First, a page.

Housing Is Crucial to Economic Growth and Sustainability

by Jim Schuessler, Executive Director, Door County Economic Development Corporation

During the past dozen years, the housing-affordability crisis has intensified in many counties across America. Young professionals, working families and seniors alike increasingly have a hard time finding housing they can afford, particularly in neighborhoods that are well connected to employment options, transportation, health care and other services and amenities.

Rising housing costs, insufficient new residential construction and slow-growing wages have led to a situation in which teachers, police officers and health-care providers – as well as retail and restaurant workers and those in creative industries – are forced to either commute long distances to find housing they can afford, or double or triple up in shared housing to reduce those costs. 

This challenge has helped to fuel a labor-force crisis in Door County.

Demographics and population are a challenge. Both Door County overall and the county’s largest community, Sturgeon Bay, have suffered population declines during the past 15 years. Meanwhile, nearby Brown County’s population has grown by nearly 13 percent during that same time frame.

The future points to a challenge here as well: Door County’s median population age is growing at four times the national average.

When the local workforce can’t find housing it can afford, the entire community suffers. It has been well established through research that having access to affordable, safe and stable housing is associated with positive health, education and economic outcomes for individuals and families. But having a sufficient supply of housing that’s affordable to households all along the income spectrum is also critical to supporting vibrant and sustainable local economies.

There are several ways to think about how housing availability and affordability relate to a county’s economic health and prosperity. Lower-wage workers are among the first to feel the pressures from higher rents and prices if there is an insufficient supply of affordable housing. This can include workers in the retail and restaurant sector; the travel, hospitality and tourism industry; and in many critical, community-serving occupations such as child-care workers, nursing assistants and home-health aides.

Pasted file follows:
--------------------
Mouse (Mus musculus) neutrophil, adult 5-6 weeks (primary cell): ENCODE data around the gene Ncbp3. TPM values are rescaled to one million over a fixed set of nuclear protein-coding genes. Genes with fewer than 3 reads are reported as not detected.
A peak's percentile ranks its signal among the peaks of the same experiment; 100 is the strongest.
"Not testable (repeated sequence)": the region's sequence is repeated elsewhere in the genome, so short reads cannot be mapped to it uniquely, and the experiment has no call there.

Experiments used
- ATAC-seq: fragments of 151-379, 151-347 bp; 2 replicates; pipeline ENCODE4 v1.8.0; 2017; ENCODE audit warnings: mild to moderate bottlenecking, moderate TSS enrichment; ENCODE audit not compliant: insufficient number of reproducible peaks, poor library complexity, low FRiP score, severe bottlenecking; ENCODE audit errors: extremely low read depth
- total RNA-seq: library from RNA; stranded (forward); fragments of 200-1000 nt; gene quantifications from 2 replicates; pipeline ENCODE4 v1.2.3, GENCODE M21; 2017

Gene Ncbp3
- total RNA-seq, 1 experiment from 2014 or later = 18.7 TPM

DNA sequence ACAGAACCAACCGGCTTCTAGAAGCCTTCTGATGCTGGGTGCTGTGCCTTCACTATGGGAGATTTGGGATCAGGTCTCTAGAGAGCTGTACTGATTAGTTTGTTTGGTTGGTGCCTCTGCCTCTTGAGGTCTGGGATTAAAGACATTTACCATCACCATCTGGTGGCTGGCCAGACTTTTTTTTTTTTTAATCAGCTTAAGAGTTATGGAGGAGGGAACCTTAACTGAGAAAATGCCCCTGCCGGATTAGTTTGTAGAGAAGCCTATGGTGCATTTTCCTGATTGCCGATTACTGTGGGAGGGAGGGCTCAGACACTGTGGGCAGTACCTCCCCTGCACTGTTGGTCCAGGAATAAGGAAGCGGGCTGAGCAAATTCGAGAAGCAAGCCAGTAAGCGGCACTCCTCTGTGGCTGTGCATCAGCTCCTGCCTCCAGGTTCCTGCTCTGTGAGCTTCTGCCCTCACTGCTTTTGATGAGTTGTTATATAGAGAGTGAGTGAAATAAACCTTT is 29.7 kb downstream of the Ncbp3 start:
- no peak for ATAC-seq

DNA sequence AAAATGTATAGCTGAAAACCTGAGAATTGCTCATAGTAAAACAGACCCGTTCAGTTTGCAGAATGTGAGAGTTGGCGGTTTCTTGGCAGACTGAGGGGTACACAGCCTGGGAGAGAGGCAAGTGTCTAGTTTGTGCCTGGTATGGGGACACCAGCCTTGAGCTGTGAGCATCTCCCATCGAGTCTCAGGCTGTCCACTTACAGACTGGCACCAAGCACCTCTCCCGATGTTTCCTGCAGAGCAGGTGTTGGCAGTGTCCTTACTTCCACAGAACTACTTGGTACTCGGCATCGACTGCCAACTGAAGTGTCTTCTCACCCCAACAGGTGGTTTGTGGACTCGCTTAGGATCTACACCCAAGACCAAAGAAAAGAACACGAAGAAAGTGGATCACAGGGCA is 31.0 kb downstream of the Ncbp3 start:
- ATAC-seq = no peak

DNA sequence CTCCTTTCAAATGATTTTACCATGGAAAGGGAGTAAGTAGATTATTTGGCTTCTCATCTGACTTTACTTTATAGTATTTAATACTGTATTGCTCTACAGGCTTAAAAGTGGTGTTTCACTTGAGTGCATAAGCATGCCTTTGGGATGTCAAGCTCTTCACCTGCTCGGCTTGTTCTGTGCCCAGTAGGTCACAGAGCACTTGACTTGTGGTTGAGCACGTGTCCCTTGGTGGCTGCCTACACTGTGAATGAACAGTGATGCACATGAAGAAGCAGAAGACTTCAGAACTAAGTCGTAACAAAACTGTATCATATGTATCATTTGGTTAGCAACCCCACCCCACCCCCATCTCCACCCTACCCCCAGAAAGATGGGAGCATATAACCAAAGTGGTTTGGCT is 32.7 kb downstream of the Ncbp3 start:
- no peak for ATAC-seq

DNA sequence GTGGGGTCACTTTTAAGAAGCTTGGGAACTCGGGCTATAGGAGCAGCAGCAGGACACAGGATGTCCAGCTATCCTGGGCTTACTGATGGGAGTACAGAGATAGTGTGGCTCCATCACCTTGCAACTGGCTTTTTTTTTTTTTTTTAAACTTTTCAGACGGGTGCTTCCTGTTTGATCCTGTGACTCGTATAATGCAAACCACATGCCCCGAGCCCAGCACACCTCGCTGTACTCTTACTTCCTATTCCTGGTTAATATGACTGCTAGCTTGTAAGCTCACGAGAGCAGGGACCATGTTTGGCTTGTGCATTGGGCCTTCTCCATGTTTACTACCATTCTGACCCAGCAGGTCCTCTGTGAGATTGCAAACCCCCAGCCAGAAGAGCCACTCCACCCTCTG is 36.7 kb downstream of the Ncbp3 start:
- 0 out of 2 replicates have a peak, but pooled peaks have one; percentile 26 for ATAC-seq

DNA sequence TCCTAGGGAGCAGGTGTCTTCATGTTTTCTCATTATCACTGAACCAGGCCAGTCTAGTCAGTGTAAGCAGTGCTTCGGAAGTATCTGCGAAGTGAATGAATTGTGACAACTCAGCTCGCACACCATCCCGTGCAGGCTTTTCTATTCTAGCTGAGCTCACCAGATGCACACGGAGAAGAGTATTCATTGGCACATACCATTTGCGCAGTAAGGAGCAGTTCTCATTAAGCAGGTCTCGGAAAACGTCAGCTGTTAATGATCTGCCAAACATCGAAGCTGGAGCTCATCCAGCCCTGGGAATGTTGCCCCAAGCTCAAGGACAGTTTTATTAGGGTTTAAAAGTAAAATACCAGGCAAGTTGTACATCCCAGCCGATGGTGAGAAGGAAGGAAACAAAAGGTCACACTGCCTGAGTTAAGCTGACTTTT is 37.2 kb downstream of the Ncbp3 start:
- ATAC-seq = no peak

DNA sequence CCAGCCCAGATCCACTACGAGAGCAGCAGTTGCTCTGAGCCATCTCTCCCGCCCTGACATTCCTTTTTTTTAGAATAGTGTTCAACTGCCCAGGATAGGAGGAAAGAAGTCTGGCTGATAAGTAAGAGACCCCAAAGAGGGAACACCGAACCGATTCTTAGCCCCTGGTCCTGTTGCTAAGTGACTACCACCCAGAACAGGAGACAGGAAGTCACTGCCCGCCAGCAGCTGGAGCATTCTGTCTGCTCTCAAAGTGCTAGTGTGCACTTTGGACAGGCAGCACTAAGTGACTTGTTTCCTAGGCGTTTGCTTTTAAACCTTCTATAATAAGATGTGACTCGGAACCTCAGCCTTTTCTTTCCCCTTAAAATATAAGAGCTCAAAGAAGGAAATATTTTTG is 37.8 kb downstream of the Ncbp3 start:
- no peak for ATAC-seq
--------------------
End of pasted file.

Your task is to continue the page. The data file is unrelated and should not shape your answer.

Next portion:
Those who have seen the Interfaith Prosperity Coalition’s A Place of Our Own film have learned about the often unsafe and undesirable conditions that newcomers are subjected to when seeking housing after relocating here.  

When there is not enough housing that is affordable to lower-wage workers, these workers are often forced to look for housing farther out, which creates longer commutes for those workers and more traffic congestion for everyone. Furthermore, as workers have a harder time living in the community, businesses have a harder time finding workers to hire. 

Even if workers do not leave the community, there are still implications for the local economy: When workers are forced to spend more on housing, they spend less on goods and services, and the local economy is therefore less able to support diverse retail, restaurant, recreation and other amenity options.

Businesses are increasingly saying that they are looking at quality of life, economic diversity and cultural tolerance as they seek to locate or expand. A key component of that quality of life is housing availability and affordability for workers at every level of the organization.

This link is increasingly evident at the county level, where counties compete with other counties and cities for economic development and offer incentives to attract businesses and a talented workforce. In places where high housing costs are strangling opportunity, there is an urgent need to create the right environment to build more housing. Counties that are relatively more affordable have an opportunity to get ahead of the curve by sustaining a high quality of life and a low cost of living that create a comparative economic advantage for that community.

What are we doing about it?

Calling attention to the problem is one step. During a recent meeting I participated in with a state-cabinet-level official, he expressed surprise that Door County has a housing crisis. It’s certainly understandable – how would he know if we don’t make him and others aware?

One planned solution is to propose policies that promote housing development, even beyond our existing toolbox. Housing is a nationwide crisis, yet there are some issues (infrastructure, geography, geology, the diversity of our economy) that certainly make the case for a pilot incentives initiative here.

Door County Economic Development Corporation is also working with several municipalities to help develop suitable sites and attract developers to those opportunities. What becomes an opportunity for a developer provides a part of the solution to our housing crisis. Because the cost of construction has skyrocketed, communities that have had the most success enabling development have provided incentives.

Finally, providing important information to municipalities about supporting the development community – particularly those focused on helping solve the specific housing sectors that are in crisis – is a component of our role in supporting development. 

The National Association of Homebuilders regularly surveys developers of housing and estimates that regulations can drive up the costs of single-family homes by at least 24 percent and multi-family housing by 30 percent. Because developers invest millions in most projects to make them go, they are going to invest in places where they are supported and welcomed, not demonized.

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